O’Riley and Ford meet in Semi Finals
BENONI (5 March 2009) – It’s listed as a semi-final, but there’s no doubt that the Thursday afternoon meeting between South Africa’s top two amateurs could easily be the final of this Glacier SA Amateur Championship at Benoni Country Club.
South African number one Dean O’Riley will take on the second ranked player in the country, Western Province’s Adrian Ford, to see who progresses to Friday’s 36-hole final.
“I told him earlier in the week that I wanted him, so this is perfect,” said O’Riley, who beat Pieter Moolman 3 and 2 in their quarter-final on Thursday morning.
But the Central Gauteng golfer had to work hard for the win against Moolman. O’Riley made a fast start and was 3up through the first three holes, but Moolman fought back to all square after eight holes. O’Riley then clinched the match with a strong run of four birdies in five holes from the turn.
“I knew it was going to be a tough match,” said O’Riley. “When I was 3up through three I thought I was in for a big win, and then he started fighting back. But on the back nine I went four under through the first five holes, so I took it away from him again. But he really came back at me early on and played well.”
Ford wasn’t tested to the same extent in his 5 and 4 victory over Gauteng North’s Leon Knoll, and seems only to be getting better with every match.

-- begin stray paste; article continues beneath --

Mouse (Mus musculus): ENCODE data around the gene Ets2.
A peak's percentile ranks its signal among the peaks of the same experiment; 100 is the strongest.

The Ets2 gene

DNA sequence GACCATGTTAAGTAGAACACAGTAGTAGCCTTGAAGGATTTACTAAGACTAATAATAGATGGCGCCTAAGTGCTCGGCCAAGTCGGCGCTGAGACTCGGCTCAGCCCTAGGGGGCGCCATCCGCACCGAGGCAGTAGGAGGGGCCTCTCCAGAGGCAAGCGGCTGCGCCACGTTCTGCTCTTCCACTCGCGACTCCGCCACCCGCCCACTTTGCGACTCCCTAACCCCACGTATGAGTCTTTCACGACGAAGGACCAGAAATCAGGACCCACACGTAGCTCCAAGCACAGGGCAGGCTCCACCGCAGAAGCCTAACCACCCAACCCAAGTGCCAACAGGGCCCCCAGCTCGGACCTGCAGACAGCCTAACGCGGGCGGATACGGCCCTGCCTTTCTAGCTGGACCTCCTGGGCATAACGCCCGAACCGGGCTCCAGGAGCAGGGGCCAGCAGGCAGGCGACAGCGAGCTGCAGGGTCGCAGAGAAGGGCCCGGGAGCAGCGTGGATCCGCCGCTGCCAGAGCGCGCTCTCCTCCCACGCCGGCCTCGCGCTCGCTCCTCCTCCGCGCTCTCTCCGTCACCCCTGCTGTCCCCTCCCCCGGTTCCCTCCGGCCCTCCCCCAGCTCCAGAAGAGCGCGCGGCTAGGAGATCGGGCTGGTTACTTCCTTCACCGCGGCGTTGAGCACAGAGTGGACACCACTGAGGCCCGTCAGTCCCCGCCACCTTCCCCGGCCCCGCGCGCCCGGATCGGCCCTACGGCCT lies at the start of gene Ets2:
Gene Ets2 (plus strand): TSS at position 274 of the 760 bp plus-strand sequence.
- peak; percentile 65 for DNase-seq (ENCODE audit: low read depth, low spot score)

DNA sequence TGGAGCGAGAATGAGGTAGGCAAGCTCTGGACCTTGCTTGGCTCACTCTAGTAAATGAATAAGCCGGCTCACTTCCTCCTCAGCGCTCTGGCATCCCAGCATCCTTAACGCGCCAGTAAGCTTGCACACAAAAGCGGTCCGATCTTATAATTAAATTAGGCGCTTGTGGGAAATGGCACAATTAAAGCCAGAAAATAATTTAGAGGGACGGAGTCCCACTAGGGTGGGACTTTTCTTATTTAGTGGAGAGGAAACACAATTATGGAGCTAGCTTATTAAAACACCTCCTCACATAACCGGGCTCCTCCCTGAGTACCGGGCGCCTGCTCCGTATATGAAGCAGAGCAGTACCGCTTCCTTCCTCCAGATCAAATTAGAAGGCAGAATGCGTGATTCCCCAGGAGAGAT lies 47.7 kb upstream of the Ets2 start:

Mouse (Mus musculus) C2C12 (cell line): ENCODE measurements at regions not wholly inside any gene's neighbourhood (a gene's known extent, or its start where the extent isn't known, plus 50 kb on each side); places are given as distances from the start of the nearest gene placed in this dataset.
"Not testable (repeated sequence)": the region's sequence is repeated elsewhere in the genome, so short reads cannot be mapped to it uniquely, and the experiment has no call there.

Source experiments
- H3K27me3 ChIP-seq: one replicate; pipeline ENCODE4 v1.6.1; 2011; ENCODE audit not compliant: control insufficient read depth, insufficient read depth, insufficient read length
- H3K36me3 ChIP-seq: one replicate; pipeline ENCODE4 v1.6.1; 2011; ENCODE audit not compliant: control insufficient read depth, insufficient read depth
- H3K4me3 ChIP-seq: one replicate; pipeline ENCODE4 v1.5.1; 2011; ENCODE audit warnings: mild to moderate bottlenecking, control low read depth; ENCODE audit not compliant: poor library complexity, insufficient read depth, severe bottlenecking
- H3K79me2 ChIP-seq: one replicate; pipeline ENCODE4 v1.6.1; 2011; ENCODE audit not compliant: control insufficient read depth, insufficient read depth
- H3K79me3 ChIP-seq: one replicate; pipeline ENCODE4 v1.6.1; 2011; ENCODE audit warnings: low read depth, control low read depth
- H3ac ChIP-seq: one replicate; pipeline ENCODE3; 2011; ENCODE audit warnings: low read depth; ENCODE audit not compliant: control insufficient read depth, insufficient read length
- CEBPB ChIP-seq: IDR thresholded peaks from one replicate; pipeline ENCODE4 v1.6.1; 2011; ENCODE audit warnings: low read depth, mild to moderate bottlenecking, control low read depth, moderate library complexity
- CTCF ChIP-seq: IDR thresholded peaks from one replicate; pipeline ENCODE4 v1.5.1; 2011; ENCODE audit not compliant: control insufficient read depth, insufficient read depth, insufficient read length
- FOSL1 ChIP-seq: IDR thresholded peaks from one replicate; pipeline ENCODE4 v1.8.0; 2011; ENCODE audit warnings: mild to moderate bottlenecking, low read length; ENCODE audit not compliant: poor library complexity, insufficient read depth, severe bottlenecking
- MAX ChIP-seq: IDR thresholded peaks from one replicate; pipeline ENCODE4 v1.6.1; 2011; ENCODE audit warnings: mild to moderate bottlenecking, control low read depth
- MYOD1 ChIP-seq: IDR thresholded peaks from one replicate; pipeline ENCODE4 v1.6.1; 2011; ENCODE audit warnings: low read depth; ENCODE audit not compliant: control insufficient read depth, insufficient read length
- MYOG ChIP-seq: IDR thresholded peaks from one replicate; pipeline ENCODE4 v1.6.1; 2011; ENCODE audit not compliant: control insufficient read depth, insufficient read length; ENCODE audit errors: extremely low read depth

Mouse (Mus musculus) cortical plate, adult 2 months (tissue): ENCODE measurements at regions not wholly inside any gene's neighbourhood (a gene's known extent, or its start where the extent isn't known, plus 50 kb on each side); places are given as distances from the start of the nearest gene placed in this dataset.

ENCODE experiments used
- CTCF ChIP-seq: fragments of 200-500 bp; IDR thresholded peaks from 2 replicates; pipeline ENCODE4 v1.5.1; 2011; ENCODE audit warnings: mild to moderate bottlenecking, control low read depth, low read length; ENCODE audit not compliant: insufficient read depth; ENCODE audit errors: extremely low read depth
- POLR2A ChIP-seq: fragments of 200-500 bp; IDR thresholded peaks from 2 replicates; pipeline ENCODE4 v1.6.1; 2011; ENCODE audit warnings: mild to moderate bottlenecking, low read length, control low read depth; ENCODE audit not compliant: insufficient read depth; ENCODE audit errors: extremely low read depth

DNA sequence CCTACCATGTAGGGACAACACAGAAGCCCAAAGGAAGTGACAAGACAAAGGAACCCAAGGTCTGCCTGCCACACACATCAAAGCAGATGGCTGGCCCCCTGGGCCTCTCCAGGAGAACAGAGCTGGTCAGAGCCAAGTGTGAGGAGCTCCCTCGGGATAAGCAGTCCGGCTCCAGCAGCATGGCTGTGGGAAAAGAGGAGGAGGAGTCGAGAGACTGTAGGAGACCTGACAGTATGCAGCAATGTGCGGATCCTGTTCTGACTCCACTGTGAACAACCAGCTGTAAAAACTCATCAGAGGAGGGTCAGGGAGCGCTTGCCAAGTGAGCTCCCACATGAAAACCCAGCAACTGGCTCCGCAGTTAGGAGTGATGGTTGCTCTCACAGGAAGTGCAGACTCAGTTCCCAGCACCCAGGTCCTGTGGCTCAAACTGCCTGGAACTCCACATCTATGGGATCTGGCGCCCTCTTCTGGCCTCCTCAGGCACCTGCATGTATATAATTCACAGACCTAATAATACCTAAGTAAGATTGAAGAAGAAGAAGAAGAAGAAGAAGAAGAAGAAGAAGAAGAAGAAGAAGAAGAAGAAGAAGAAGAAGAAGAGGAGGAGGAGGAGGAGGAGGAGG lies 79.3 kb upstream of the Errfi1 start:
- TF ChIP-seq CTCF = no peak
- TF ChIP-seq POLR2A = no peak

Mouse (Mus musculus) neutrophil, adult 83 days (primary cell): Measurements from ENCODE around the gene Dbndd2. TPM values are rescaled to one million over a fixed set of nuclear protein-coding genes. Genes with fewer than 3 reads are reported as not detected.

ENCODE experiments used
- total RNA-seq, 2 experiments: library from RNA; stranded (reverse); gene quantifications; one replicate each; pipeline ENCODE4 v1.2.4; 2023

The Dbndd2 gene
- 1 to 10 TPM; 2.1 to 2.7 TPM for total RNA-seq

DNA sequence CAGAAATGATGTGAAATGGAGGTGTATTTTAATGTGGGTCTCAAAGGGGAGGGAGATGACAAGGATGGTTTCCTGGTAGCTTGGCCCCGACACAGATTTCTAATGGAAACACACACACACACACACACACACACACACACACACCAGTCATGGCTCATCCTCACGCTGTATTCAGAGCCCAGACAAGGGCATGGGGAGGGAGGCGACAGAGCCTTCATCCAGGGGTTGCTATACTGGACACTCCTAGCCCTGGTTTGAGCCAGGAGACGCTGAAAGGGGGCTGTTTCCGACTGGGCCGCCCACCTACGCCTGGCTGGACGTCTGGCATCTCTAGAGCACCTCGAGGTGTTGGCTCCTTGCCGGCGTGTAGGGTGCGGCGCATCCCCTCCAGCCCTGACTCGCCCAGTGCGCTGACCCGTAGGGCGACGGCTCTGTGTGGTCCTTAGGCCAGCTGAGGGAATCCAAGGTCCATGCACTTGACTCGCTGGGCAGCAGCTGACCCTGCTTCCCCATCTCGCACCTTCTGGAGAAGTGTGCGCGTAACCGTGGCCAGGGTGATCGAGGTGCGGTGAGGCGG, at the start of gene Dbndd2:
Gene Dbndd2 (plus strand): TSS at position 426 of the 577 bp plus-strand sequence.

“I’m pretty pleased. I played solid and hit fairways and greens, and made the odd big putt. It’s getting better and better.”
Both players are keenly aware of the significance of their semi-final.
“That’s going to be the big one,” said O’Riley. “But I owe Adrian one. He got me at the Interprovincial, so hopefully I can get him back on my home track.”
And Ford knows O’Riley has a score to settle. “Playing Dean will be nice. He said he wanted to play me, so hopefully we’ll have a good game.”
The other semi-final will see Ryan Dreyer take on Trevor Mahoney.
Dreyer beat Coenie Bester 2up. They were all square through 10, and Dreyer then won 16 and 18 with three-foot birdie putts. And it was indeed his short game which pulled him through.
“I had to up-and-down so many times on the back nine it was scary. I had only 12 putts that back nine,” he said.
Mahoney beat Johan Bekker 2 and 1 to make it through to the semi-finals.
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